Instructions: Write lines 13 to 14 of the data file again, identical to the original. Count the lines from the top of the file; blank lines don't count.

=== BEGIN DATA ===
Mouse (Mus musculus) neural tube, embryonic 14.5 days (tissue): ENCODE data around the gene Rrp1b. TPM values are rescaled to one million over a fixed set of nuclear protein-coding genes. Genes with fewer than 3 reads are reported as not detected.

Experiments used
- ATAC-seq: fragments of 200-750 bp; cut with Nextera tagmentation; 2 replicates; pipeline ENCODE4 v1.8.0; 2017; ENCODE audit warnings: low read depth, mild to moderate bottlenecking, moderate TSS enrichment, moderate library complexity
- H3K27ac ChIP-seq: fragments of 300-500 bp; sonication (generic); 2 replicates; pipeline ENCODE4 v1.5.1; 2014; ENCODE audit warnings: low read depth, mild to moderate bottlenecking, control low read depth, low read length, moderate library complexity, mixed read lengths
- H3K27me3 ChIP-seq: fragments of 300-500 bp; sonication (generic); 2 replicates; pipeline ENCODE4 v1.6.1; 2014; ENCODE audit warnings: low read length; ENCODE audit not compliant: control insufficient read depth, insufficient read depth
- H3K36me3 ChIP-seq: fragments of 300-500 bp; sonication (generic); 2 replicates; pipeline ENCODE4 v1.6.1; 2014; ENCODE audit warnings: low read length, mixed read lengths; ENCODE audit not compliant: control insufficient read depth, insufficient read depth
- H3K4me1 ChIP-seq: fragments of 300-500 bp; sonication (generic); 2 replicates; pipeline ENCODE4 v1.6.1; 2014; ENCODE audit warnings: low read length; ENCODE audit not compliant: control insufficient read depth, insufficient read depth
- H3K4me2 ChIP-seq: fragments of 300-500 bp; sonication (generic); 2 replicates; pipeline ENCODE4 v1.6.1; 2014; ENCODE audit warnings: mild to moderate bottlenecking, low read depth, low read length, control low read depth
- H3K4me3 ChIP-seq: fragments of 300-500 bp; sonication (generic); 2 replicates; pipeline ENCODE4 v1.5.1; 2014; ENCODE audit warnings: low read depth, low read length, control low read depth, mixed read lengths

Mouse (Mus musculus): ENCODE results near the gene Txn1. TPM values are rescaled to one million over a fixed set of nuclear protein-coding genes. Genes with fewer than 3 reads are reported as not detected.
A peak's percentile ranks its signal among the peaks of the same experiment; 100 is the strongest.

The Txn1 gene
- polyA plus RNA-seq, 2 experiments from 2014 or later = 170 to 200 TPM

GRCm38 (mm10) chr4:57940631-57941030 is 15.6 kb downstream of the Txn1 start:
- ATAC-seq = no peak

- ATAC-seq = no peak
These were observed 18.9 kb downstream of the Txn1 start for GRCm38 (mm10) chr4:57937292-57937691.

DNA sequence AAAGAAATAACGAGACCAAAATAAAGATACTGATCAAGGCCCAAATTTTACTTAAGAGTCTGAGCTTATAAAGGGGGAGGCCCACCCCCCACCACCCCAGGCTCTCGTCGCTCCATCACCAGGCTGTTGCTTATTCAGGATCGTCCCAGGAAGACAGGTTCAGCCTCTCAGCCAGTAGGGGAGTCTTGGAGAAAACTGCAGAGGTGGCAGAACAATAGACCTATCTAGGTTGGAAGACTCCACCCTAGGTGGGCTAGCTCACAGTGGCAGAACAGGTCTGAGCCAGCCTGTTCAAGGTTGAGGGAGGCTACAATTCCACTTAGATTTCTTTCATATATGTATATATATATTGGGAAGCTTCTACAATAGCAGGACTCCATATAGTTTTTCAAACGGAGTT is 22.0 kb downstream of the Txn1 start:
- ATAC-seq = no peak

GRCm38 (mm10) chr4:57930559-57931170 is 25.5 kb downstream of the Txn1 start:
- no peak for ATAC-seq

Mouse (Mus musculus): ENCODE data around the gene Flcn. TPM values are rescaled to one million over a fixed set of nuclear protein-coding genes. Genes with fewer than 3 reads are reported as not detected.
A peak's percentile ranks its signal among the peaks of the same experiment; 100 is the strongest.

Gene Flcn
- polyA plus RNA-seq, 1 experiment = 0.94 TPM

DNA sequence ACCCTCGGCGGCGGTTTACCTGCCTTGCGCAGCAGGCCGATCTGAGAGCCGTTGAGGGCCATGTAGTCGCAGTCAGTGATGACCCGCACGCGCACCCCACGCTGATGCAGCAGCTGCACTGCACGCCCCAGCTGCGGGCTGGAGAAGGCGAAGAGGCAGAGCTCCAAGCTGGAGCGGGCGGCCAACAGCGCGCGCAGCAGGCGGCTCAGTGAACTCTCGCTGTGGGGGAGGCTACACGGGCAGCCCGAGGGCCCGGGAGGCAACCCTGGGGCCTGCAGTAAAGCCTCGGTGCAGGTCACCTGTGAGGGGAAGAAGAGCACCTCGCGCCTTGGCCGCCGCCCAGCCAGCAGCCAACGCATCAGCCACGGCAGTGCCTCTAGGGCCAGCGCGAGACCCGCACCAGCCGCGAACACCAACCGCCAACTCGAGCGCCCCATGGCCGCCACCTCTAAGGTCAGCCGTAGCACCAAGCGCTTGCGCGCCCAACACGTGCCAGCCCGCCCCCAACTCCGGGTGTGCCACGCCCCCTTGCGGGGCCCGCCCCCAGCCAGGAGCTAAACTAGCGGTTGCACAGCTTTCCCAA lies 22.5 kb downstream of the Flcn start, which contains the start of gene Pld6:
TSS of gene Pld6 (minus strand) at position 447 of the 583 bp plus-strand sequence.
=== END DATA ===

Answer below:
- polyA plus RNA-seq, 2 experiments from 2014 or later = 170 to 200 TPM

GRCm38 (mm10) chr4:57940631-57941030 is 15.6 kb downstream of the Txn1 start: